“Oh, it was truly awful! They took Henry away! To the Metropolitan Police Headquarters. I ran there before coming to the bakery, but they wouldn’t let me see him. Oh, poor Eileen!”
The bell on the bakery door sounded, indicating the customer left, then Daisy entered the room. “There, there,” she said, pouring tea into two cups and handing one to Nellie and one to him. “You’ve had a terrible shock, Nellie. I’ve sent Jeremy to fetch Katie to come in to work. I want you to go home and be with your sister. She needs you now, and Katie and I can handle things here for the rest of the week.”
“Oh, no, Daisy. I couldn’t.”
“You can, and you will. I don’t want to see your face for one whole week. And more if you need it.”
“Oh, Daisy,” Nellie said through another rush of tears. “How can I ever thank you?”
Pish posh, I say. Go on with ya, now. This nice Mr. Walker here will see you get home safe. Eh?”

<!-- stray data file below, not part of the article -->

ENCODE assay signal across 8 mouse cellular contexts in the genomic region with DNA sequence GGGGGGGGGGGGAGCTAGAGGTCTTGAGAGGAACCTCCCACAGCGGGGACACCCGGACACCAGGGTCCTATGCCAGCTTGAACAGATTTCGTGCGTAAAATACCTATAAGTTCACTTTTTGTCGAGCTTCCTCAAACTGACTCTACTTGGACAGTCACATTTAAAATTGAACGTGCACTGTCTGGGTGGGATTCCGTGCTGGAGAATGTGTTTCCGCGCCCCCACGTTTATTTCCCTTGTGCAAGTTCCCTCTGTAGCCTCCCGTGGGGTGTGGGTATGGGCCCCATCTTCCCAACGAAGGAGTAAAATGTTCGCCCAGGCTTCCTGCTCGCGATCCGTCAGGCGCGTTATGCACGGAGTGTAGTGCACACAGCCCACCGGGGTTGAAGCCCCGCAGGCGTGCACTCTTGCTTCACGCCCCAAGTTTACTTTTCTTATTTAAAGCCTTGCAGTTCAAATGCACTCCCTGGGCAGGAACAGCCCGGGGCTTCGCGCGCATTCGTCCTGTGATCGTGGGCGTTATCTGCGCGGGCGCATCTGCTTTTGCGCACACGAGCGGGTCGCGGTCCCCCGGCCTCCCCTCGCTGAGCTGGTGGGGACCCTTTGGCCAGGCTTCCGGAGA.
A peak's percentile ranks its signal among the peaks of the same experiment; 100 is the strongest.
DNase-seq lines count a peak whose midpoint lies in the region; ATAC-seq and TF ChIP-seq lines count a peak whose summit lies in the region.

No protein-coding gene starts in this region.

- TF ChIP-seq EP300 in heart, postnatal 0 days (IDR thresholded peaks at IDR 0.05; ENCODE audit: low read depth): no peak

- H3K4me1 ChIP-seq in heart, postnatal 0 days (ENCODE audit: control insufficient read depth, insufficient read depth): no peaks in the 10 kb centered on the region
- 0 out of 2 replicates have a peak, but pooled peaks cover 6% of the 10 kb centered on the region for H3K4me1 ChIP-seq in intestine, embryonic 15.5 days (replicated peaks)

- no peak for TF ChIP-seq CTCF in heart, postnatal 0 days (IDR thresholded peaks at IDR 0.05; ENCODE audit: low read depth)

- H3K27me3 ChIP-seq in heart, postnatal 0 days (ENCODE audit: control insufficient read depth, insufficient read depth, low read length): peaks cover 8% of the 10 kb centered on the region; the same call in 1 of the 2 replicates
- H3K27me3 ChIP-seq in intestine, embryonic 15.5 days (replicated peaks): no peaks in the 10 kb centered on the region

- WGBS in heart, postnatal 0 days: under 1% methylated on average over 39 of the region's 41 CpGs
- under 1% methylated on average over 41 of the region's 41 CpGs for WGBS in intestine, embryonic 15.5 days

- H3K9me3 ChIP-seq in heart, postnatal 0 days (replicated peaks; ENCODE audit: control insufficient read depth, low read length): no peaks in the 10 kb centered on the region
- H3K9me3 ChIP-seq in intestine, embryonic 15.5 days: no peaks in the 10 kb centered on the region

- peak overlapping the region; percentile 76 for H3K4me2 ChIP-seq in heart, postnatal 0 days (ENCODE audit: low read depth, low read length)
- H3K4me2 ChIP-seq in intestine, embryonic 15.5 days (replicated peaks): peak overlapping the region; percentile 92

“Finish your tea,” Daisy ordered, “and I’ll wrap a few pastries to send home with you. I doubt your sister is in any shape to fix those young ones breakfast.”
Daisy left the room and Nellie lifted the cup to her mouth, but her hands shook so badly that she lowered the cup back to the saucer. “I’m sorry. I’m usually the sturdy one of the family. Eileen wears her heart out where everyone knows when there’s trouble. But she was doing much better than I when I left the house. I’m just so frightened. I don’t know how we can ever prove Henry’s innocence.”
Quinn took the cup and saucer from Nellie as he helped her to her feet. “Don’t worry. Everything will be all right.”
He knew he had no right, but he couldn’t stop himself from pulling her close and holding her.
The need to comfort her threatened to overwhelm him. He held her until Daisy walked back into the room, then reluctantly separated himself from her.